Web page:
I Think Penetrative Sex is Overrated speech bubble
Photo by Vidar Nordli-Mathisen / Unsplash
Confessions

I’m Always Horny, but Hate Having ‘Normal’ Sex

When even your vagina has anxiety, the sexual gratification and pleasure of penetration become your most dreaded nightmare.
May 18, 2020, 8:53am

This article originally appeared on VICE India.

Confessions is a series of essays on personal experiences and intimate issues, many of which have been kept secret for so long. By sharing these previously confidential accounts, we explore our own mental health without judgment and the various ways we cope, with the hope that it makes it a little lighter of a burden for us to carry. It's also a reminder that no matter how odd or unique these experiences can be, someone can relate to it – and we are not alone.

As a former subscriber to the misogynistic mindset, my teenage self genuinely believed that boys, despite all the nasty shit they got up to, were cooler than girls. This meant that my unrefined cultural palate was more than happy feeding off musty, male-gaze movies like American Pie, The Girl Next Door and Van Wilder, the kind all my guy friends drooled over because we had no idea what a sexy lamp test was. So of course, I grew up conditioned to believe that sex was just various versions of the missionary position, where women with overflowing boobs, fluttery eyes and a sensual smile were the only kind capable of holding men’s interest. That sex appeal was a woman’s only superpower.

At the same time I lived in a rigid Indian society that regularly slut-shamed girls into accepting that sex was about propagating bloodlines, and not an act of pleasure. At least not for their gender. I became a product of this mind-muddling juxtaposition, rebelling against these prudish, backward notions simply because I could. Then, I started having sex.

What all those hyper-sexual movies and judgemental aunties failed to tell me was that having “normal” sex kinda sucks for some. Yes, they do tell you not to expect your first time to be a bed of roses. But for me, every time a penis penetrated my vagina, all I felt was the excruciating prick of a thorny object puncturing its way into my delicate fortress. No matter how hard I tried, sex—or at least the penetrative kind—was awfully agonising on most days, and merely unsatisfactory on those rare, better days. The issue wasn’t that I was asexual or felt no carnal desires, because weirdly enough, I was horny all the fucking time. It’s just that my libido kept writing cheques my vagina couldn’t cash.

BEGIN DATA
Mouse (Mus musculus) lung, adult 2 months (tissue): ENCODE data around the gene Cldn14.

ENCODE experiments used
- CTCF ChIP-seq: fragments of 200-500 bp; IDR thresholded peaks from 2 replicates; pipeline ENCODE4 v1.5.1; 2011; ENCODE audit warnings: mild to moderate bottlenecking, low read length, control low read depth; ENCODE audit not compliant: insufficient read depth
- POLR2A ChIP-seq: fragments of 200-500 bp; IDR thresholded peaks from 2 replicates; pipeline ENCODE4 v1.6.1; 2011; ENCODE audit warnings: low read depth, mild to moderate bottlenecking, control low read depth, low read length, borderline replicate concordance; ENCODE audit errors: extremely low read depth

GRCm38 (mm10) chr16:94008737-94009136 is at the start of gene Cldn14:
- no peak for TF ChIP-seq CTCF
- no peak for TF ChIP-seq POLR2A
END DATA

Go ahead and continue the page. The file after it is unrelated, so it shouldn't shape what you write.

So for two years, my first sexual partner and I got up to different combinations of penis-enters-pussy, incorporating everything from doggy style to cowgirl to ballet dancer. But nothing seemed to stick, no matter how much lube was involved. And with every failed attempt to enjoy sex, the act itself slowly gained an unbearable association for me. The throbbing pain in my wet but impenetrable vagina even spilt over into the relationship. Sex became this cloud of awkwardness that loomed over our love, rejected by my body and relegated to a tedious bedroom duty that I constantly slotted on my calendar because I didn’t want to be that weird girl who didn’t know how to do it. So I kept my mouth shut, and my legs open, despite the discomfort, because I was too embarrassed to bring up the fact that I hated having sex, at wine nights where my girlfriends would flex about how their fuckbuddies were sooo good at making them come.

I was fortunate enough to have a partner who never pressured me into doing anything I wasn’t comfortable with, but eventually our attempts to achieve orgasms got so annoying that we simply stopped trying to shack up the conventional way. Instead, we settled for other stuff. We dived headfirst into oral sex, going down on each other so we wouldn’t have to give up. We dabbled into scissoring, learning quickly that the act of rubbing your private parts together isn’t only enjoyable if you’re lesbian. Fingering still hurt like crazy, but after trying to hunt down the ultimate orgasm without a body map for so long, we realised that rubbing the clitoris was where it was at.

So, here were two young adults savouring multiple orgasms but never being able to have sex the way porn websites or friends’ anecdotes described it. And it was all my ‘fault’. Riddled by a peer-pressure that only existed in my imagination, I clamped up my mouth along with my vagina, deciding never to discuss this with anyone so I wouldn’t seem like some sort of absurd anomaly. For years, I pretended I really, really enjoyed penetrative sex, regaling my friends with tales of my amazing sex life that were actually excerpts from Literotica. I even visited gynaecologists to figure out what the fuck was wrong with me, but was instead met with misdiagnosis and a conservative doctor shook by the fact that I wanted to enjoy sex, but was unmarried.